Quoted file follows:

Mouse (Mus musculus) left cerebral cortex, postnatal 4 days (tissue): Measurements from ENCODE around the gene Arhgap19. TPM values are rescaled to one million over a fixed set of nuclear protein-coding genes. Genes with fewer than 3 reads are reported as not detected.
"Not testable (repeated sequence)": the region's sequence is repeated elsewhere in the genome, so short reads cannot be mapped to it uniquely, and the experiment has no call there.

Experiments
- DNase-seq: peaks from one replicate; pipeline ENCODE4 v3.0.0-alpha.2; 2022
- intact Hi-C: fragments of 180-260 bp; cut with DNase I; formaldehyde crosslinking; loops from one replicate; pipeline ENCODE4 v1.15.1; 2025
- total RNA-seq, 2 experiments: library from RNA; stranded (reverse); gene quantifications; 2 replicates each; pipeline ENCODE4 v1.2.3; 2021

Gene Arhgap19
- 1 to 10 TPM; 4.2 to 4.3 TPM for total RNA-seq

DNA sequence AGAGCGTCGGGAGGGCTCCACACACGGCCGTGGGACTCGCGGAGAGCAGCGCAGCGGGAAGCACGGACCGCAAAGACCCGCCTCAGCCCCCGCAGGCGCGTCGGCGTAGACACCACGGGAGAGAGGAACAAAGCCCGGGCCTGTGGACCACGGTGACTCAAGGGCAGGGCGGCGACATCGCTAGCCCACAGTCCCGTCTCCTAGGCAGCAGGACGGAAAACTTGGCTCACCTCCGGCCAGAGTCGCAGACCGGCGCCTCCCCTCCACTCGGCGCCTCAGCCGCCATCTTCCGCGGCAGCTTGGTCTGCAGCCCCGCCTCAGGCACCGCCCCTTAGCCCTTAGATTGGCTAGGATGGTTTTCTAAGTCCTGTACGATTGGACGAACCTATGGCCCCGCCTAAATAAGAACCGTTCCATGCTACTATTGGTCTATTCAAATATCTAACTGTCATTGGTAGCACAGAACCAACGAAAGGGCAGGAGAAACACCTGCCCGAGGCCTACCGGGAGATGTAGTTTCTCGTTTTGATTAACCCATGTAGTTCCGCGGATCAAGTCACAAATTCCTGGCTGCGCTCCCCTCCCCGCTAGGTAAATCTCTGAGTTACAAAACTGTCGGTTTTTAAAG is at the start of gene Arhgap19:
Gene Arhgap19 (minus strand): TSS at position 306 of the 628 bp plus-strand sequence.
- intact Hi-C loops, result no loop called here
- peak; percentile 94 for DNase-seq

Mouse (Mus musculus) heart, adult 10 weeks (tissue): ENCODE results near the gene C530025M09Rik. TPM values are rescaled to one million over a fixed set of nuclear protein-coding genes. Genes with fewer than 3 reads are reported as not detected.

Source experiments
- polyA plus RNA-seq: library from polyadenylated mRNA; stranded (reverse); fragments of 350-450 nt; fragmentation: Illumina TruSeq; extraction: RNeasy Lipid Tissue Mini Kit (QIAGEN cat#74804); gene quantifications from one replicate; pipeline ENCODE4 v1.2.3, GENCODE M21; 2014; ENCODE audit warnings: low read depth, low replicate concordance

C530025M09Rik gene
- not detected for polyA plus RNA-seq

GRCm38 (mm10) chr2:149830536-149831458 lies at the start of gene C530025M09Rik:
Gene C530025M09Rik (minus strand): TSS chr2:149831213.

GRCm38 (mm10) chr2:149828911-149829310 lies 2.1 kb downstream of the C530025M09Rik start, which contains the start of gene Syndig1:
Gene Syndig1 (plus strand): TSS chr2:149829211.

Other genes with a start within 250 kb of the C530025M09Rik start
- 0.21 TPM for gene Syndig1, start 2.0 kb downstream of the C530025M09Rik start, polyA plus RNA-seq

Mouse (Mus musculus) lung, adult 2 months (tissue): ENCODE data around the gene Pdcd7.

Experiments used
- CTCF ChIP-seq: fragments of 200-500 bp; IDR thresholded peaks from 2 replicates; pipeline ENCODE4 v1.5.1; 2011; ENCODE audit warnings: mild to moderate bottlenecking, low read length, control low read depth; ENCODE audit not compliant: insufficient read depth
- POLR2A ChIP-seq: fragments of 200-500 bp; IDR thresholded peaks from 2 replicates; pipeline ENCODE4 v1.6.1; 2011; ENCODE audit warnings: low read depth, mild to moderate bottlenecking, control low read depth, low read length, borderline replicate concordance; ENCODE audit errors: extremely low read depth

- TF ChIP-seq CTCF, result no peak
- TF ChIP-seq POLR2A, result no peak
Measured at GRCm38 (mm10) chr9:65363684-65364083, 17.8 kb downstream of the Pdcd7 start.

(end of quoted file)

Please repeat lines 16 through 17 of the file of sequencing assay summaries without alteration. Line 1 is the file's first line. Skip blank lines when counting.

C530025M09Rik gene
- not detected for polyA plus RNA-seq